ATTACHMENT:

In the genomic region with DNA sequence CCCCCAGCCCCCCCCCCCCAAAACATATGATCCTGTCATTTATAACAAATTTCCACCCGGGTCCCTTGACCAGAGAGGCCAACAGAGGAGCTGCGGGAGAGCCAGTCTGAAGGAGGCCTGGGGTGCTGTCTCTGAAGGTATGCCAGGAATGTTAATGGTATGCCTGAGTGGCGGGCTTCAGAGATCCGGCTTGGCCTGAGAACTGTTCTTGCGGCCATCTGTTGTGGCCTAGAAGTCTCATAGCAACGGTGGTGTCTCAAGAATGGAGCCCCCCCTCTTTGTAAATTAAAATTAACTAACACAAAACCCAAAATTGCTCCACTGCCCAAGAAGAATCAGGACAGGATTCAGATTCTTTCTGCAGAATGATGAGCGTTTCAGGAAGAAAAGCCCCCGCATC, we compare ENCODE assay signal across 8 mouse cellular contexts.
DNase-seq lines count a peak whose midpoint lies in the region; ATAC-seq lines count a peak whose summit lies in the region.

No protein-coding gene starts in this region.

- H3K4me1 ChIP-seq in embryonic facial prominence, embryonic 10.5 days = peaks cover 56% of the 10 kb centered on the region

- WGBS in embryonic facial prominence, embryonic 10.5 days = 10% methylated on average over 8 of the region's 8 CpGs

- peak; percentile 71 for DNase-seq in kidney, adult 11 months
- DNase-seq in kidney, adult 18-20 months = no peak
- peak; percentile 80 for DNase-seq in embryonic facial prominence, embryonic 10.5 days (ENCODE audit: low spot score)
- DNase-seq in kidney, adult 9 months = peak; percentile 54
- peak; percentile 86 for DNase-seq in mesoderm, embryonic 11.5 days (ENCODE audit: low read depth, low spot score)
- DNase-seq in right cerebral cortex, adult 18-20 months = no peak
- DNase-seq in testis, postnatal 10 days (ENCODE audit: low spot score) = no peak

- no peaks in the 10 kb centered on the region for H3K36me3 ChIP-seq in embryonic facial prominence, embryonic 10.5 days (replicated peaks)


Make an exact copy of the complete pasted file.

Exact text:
In the genomic region with DNA sequence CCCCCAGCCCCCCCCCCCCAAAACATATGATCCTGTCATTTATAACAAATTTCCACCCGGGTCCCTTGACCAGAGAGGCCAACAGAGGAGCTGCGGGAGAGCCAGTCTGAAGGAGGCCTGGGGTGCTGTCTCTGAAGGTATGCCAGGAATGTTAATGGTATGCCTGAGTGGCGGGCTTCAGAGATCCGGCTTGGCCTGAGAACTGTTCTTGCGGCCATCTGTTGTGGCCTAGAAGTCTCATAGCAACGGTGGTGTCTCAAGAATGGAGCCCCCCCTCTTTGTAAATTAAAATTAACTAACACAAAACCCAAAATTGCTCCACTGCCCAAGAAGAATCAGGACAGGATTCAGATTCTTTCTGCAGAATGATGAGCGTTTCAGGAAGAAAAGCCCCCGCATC, we compare ENCODE assay signal across 8 mouse cellular contexts.
DNase-seq lines count a peak whose midpoint lies in the region; ATAC-seq lines count a peak whose summit lies in the region.

No protein-coding gene starts in this region.

- H3K4me1 ChIP-seq in embryonic facial prominence, embryonic 10.5 days = peaks cover 56% of the 10 kb centered on the region

- WGBS in embryonic facial prominence, embryonic 10.5 days = 10% methylated on average over 8 of the region's 8 CpGs

- peak; percentile 71 for DNase-seq in kidney, adult 11 months
- DNase-seq in kidney, adult 18-20 months = no peak
- peak; percentile 80 for DNase-seq in embryonic facial prominence, embryonic 10.5 days (ENCODE audit: low spot score)
- DNase-seq in kidney, adult 9 months = peak; percentile 54
- peak; percentile 86 for DNase-seq in mesoderm, embryonic 11.5 days (ENCODE audit: low read depth, low spot score)
- DNase-seq in right cerebral cortex, adult 18-20 months = no peak
- DNase-seq in testis, postnatal 10 days (ENCODE audit: low spot score) = no peak

- no peaks in the 10 kb centered on the region for H3K36me3 ChIP-seq in embryonic facial prominence, embryonic 10.5 days (replicated peaks)